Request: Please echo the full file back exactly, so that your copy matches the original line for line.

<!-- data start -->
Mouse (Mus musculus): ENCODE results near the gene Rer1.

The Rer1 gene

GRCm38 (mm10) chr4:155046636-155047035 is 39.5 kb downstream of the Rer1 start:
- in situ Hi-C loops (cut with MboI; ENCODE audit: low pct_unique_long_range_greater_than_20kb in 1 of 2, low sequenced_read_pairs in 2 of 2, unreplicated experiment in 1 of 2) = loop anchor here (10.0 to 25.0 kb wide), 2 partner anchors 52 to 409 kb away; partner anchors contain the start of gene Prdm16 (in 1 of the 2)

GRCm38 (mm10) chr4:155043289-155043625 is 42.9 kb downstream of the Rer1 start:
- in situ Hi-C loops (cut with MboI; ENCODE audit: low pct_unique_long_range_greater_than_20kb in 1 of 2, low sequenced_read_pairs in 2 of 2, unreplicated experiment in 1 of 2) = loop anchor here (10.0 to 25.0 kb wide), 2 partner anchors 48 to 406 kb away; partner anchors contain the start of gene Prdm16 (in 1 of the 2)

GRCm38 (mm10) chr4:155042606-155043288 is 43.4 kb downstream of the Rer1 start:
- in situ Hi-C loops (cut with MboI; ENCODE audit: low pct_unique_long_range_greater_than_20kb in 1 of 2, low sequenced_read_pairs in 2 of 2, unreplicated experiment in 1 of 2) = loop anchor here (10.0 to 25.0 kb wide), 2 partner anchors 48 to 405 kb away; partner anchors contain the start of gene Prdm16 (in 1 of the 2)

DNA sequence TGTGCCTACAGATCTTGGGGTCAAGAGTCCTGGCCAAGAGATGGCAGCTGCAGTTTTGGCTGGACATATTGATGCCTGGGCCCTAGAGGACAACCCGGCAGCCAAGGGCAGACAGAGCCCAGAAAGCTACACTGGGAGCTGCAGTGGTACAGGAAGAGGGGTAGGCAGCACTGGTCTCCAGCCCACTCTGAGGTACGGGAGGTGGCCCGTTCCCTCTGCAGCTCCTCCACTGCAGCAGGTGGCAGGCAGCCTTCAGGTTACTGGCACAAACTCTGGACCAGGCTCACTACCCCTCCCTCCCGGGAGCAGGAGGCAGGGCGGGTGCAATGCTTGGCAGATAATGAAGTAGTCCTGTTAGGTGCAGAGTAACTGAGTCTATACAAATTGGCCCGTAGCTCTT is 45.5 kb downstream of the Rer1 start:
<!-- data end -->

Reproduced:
Mouse (Mus musculus): ENCODE results near the gene Rer1.

The Rer1 gene

GRCm38 (mm10) chr4:155046636-155047035 is 39.5 kb downstream of the Rer1 start:
- in situ Hi-C loops (cut with MboI; ENCODE audit: low pct_unique_long_range_greater_than_20kb in 1 of 2, low sequenced_read_pairs in 2 of 2, unreplicated experiment in 1 of 2) = loop anchor here (10.0 to 25.0 kb wide), 2 partner anchors 52 to 409 kb away; partner anchors contain the start of gene Prdm16 (in 1 of the 2)

GRCm38 (mm10) chr4:155043289-155043625 is 42.9 kb downstream of the Rer1 start:
- in situ Hi-C loops (cut with MboI; ENCODE audit: low pct_unique_long_range_greater_than_20kb in 1 of 2, low sequenced_read_pairs in 2 of 2, unreplicated experiment in 1 of 2) = loop anchor here (10.0 to 25.0 kb wide), 2 partner anchors 48 to 406 kb away; partner anchors contain the start of gene Prdm16 (in 1 of the 2)

GRCm38 (mm10) chr4:155042606-155043288 is 43.4 kb downstream of the Rer1 start:
- in situ Hi-C loops (cut with MboI; ENCODE audit: low pct_unique_long_range_greater_than_20kb in 1 of 2, low sequenced_read_pairs in 2 of 2, unreplicated experiment in 1 of 2) = loop anchor here (10.0 to 25.0 kb wide), 2 partner anchors 48 to 405 kb away; partner anchors contain the start of gene Prdm16 (in 1 of the 2)

DNA sequence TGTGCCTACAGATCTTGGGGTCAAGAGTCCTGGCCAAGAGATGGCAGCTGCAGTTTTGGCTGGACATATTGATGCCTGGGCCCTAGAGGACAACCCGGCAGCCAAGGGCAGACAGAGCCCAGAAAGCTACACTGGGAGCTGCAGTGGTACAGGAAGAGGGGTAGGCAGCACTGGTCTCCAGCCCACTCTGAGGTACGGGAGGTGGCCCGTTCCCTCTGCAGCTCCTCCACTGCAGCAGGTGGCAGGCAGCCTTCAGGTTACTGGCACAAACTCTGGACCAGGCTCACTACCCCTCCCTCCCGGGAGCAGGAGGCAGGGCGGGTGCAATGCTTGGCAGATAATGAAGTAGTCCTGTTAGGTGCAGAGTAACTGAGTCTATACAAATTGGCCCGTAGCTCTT is 45.5 kb downstream of the Rer1 start: